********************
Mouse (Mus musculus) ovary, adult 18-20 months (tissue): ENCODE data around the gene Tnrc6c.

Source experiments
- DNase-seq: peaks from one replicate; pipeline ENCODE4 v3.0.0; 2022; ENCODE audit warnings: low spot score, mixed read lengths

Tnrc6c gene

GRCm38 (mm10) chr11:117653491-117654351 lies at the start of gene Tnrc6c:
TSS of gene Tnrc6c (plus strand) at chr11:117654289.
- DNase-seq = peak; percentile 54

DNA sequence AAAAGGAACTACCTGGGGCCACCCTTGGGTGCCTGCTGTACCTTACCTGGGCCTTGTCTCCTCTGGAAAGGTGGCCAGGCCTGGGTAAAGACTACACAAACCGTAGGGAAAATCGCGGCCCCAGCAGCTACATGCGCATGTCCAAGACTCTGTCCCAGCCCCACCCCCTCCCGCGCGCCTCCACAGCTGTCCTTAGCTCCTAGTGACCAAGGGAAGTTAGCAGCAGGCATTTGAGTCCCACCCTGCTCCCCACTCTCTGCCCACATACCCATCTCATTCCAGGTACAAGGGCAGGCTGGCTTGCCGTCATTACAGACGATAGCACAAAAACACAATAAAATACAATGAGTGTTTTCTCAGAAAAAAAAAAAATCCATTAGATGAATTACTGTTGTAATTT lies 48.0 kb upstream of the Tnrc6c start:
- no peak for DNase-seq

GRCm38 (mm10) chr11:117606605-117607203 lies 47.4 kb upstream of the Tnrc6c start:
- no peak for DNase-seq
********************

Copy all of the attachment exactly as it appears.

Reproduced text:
Mouse (Mus musculus) ovary, adult 18-20 months (tissue): ENCODE data around the gene Tnrc6c.

Source experiments
- DNase-seq: peaks from one replicate; pipeline ENCODE4 v3.0.0; 2022; ENCODE audit warnings: low spot score, mixed read lengths

Tnrc6c gene

GRCm38 (mm10) chr11:117653491-117654351 lies at the start of gene Tnrc6c:
TSS of gene Tnrc6c (plus strand) at chr11:117654289.
- DNase-seq = peak; percentile 54

DNA sequence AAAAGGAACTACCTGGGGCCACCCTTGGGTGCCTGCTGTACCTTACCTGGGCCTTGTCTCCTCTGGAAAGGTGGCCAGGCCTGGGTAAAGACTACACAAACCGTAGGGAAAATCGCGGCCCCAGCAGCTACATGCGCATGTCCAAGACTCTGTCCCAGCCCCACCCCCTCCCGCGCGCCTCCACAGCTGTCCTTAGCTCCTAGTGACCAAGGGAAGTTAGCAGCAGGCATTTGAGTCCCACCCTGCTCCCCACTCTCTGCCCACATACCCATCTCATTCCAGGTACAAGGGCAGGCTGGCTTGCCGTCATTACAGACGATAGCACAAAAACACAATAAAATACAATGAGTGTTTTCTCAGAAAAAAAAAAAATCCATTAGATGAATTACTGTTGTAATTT lies 48.0 kb upstream of the Tnrc6c start:
- no peak for DNase-seq

GRCm38 (mm10) chr11:117606605-117607203 lies 47.4 kb upstream of the Tnrc6c start:
- no peak for DNase-seq